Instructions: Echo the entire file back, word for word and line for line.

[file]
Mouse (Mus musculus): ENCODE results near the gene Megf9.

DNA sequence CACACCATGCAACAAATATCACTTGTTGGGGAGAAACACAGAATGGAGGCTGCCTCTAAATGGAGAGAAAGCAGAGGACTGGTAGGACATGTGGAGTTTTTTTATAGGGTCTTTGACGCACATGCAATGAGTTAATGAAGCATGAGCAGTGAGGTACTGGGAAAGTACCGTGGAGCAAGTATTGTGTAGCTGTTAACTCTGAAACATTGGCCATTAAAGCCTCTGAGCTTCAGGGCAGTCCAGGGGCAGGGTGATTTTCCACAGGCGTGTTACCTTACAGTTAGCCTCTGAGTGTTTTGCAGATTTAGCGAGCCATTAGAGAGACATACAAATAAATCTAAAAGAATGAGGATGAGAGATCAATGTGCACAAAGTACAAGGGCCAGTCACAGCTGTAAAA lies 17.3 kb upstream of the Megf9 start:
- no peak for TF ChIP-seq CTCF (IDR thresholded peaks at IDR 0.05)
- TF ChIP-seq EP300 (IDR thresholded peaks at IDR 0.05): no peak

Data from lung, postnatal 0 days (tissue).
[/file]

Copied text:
Mouse (Mus musculus): ENCODE results near the gene Megf9.

DNA sequence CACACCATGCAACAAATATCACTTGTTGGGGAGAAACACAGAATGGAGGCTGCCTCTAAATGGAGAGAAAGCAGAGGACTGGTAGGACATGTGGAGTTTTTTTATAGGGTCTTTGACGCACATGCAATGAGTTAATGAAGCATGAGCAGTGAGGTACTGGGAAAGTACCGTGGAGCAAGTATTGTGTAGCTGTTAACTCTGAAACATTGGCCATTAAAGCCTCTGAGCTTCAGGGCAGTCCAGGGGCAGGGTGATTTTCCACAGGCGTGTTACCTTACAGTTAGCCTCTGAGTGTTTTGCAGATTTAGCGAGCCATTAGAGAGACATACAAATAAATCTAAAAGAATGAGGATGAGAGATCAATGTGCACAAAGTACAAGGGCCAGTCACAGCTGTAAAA lies 17.3 kb upstream of the Megf9 start:
- no peak for TF ChIP-seq CTCF (IDR thresholded peaks at IDR 0.05)
- TF ChIP-seq EP300 (IDR thresholded peaks at IDR 0.05): no peak

Data from lung, postnatal 0 days (tissue).